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Gutting Pioneer Temple History (Part 7 of 8)

Recently the LDS Church announced the seismic improvements and removal of the beautiful murals in the Salt Lake Temple.  Steve Pynakker is the evangelical host of Mormon Book Reviews and he asked me what I thought about the announcement.  To say I’m disappointed in the removal of these pioneer-era murals in an understatement.

Steve:  It was interesting, too, one of the things that I witnessed was this massive reconstructing of the temple where they’re doing all this refurbishing, and I’m looking and it just seems like, as an outsider, based on what I’m seeing, and some of the photographs people are taking, they’re actually taking off some of the symbols that were on there. It seems like it’s kind of a whitewashing.

GT:  On the outside?

Steve:  Yeah.

GT:  Oh, maybe you’ve been paying more attention than I have? I hope not.

Steve:  Yeah, somebody pointed out that one of the symbols that was originally carved in there was taken out, they took a picture of that.  It just seems like they’re really radically changing the Salt Lake temple.  What are they trying to do, modernize it for the 21st century?

GT:  I know, to some degree, they were trying to make it more earthquake proof. I have no problem with that. But I’m appalled that we’re getting rid of the beautiful murals that are inside.  They have a model, you can see, hopefully.  They’re redoing the whole Temple Square. But there used to be a model of the Salt Lake temple where you could see scale versions of those murals and to have those removed is a travesty, in my opinion.  President Nelson wants to make it efficient. There’s more of this world than everything needs to be efficient and to lose the history and the symbols for the sake of efficiency, I think is bad, terrible.

Steve:  I just remember when we were on that very first phone call, the news flashed right when it happened, and you were not a happy camper.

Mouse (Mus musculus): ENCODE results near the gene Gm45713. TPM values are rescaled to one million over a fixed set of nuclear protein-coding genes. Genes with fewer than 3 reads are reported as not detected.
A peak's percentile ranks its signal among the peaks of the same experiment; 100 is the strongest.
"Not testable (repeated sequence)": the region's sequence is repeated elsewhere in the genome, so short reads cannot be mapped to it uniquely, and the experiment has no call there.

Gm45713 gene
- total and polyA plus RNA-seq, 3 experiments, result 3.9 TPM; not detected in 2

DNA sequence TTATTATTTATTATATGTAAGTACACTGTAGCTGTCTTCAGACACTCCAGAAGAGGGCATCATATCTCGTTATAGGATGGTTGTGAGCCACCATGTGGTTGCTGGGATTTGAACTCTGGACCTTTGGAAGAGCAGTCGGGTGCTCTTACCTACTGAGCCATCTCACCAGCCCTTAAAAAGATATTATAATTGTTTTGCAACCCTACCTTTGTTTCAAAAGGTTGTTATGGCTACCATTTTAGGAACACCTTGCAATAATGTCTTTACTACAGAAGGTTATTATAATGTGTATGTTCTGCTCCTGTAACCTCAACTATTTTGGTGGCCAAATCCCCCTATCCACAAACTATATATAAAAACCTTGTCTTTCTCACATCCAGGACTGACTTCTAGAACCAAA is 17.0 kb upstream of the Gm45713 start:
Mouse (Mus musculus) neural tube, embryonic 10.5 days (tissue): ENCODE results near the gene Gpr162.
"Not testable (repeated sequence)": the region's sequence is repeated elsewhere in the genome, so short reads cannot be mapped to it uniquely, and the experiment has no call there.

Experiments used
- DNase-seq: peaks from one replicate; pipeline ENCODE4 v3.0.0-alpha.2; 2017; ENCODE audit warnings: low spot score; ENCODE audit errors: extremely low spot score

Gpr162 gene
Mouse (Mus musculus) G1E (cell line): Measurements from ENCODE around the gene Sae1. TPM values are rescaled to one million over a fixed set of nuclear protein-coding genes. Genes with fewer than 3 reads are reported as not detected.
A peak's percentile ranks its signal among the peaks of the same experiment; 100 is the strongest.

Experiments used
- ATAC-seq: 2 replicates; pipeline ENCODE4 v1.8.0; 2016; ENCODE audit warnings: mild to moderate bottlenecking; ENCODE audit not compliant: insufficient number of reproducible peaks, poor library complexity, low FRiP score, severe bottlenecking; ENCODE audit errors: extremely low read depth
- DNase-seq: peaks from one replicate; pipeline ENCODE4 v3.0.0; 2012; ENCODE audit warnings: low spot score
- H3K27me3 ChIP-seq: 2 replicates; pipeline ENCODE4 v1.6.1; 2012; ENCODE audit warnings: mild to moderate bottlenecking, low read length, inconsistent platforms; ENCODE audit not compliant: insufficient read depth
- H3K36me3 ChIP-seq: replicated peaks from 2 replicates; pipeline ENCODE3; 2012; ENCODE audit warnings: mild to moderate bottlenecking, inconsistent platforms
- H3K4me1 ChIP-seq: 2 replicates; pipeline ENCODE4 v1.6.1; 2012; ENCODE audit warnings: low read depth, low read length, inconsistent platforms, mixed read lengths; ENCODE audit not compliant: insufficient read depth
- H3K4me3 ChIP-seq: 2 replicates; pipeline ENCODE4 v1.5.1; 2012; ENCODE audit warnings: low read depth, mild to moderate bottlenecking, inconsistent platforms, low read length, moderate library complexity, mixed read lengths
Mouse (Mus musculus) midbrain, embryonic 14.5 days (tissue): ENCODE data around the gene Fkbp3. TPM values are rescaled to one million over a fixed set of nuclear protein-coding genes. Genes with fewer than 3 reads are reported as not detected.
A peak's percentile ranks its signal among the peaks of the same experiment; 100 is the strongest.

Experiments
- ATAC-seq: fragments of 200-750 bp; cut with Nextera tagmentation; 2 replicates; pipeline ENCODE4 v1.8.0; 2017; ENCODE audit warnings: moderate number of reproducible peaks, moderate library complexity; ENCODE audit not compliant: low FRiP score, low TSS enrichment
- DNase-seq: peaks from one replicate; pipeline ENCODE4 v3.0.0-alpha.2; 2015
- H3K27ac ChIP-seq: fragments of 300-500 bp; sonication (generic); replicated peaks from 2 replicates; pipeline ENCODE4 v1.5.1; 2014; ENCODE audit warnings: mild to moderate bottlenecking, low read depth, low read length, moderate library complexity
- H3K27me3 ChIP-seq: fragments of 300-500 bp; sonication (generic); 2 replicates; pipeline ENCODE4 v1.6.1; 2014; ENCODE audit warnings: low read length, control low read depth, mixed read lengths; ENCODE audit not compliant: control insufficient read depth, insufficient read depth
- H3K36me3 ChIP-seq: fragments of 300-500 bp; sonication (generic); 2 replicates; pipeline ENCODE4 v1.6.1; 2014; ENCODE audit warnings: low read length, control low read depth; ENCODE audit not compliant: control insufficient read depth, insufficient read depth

GT:  No.  I’ve tried to be pretty low key about it. But yeah, I’m extremely bothered by it.

Steve:  Well, and just as the historian…

GT:  The one thing that I will say, Manti, they wanted to they want to do the same thing to the Manti temple, because Manti is a pioneer temple as well. The thing that bothers me about Salt Lake, they did this without any input from the people and then when they said “We’re going to do the same thing to Manti,” the people in Manti were like, “No.”  They’ve already done this to the Logan Temple, and they’ve done it at the St. George Temple. It’s like, no, those were pioneer era temples. They need to be pioneer era temples. I’m so grateful for President Hinckley for rebuilding the Nauvoo Temple, but in my mind, I wish that they would they would have [restored it like it was originally built.] The exterior looks the same, but the interior is completely different. In the original Nauvoo Temple, they had two ballrooms, essentially.  They danced.  They literally held dances in the temple, and now they’ve replaced it with endowments stuff and that’s great, that’s fine. But, the original Nauvoo Temple also had a weathervane on top of it, and instead of an upright Moroni, it was a flying angel with a trumpet, like in [the Book of] Revelation.  It would turn with the wind. I wish we had the flying angel on the Nauvoo Temple. President Hinckley said, “Well, I like the standing one better.” And he’s paying the money. So he [gets] to do his choice, but I wish that we had restored the Nauvoo Temple, the way it was originally built.

Check out our conversation….

The Salt Lake Temple is undergoing major renovations.



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Swimsuits, Gold Medals, & Blacks (Part 3 of 9)

Did you know there was an official swimsuit of the Los Angeles Temple?

Casey:  The temple swimsuit, which like I said, those two things seem a little incongruent. This is the temple swimsuit, for those of you that are out there. There was a lady named Rose Marie Reid, who was a member of the Church. She grew up in Idaho, and moved to Southern California, married a guy who was Jewish, and became the top swimsuit designer in the world and she ran this business where she…

GT:  This was in the 50’s, probably.

Casey:  This was in the 40’s and 50’s, yeah.  So, she designed swimsuits for Hollywood stars for high profile people, and was very, very well known.

GT:  Marilyn Monroe would have been one of them.

Casey:  Yeah, and, basically, in the early 1950s, they’re raising funds for the Los Angeles temple. Rose Marie designed the swimsuit, specifically to raise money for the temple. For whatever reason, it became known by the name the temple swimsuit. Apparently, this was so popular that someone stole a version of it and got caught and there was a whole scandal in the news relating to it because her swimsuits were so desirable. But Rose Marie Reid, eventually, she had the Relief Society women in her ward sew the sequins on the on the suits that they sold to raise funds for it.